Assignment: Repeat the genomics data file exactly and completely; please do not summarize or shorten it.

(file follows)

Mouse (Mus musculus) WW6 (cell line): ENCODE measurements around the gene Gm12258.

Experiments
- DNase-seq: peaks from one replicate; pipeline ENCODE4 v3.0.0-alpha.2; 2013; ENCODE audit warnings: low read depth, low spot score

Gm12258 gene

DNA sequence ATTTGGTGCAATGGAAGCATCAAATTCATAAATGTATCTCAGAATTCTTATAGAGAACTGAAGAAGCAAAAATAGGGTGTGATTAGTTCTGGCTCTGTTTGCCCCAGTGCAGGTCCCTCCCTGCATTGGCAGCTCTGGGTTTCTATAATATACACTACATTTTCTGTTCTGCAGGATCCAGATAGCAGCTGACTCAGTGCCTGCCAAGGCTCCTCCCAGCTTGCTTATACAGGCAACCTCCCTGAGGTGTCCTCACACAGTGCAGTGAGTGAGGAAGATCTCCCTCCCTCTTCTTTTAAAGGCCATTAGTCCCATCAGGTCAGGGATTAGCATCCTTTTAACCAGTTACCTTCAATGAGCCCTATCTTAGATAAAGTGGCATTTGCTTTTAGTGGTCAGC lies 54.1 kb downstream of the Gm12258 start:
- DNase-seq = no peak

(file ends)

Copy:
Mouse (Mus musculus) WW6 (cell line): ENCODE measurements around the gene Gm12258.

Experiments
- DNase-seq: peaks from one replicate; pipeline ENCODE4 v3.0.0-alpha.2; 2013; ENCODE audit warnings: low read depth, low spot score

Gm12258 gene

DNA sequence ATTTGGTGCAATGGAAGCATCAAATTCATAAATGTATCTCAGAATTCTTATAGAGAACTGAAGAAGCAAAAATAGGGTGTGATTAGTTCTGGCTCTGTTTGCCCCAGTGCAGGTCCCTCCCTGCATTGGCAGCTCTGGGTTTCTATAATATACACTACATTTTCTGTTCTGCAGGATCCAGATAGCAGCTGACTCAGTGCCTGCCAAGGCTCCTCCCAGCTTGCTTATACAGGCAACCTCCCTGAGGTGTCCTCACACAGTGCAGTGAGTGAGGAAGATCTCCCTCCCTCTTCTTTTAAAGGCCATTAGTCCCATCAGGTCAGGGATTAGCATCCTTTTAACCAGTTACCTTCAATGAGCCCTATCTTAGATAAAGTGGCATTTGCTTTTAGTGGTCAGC lies 54.1 kb downstream of the Gm12258 start:
- DNase-seq = no peak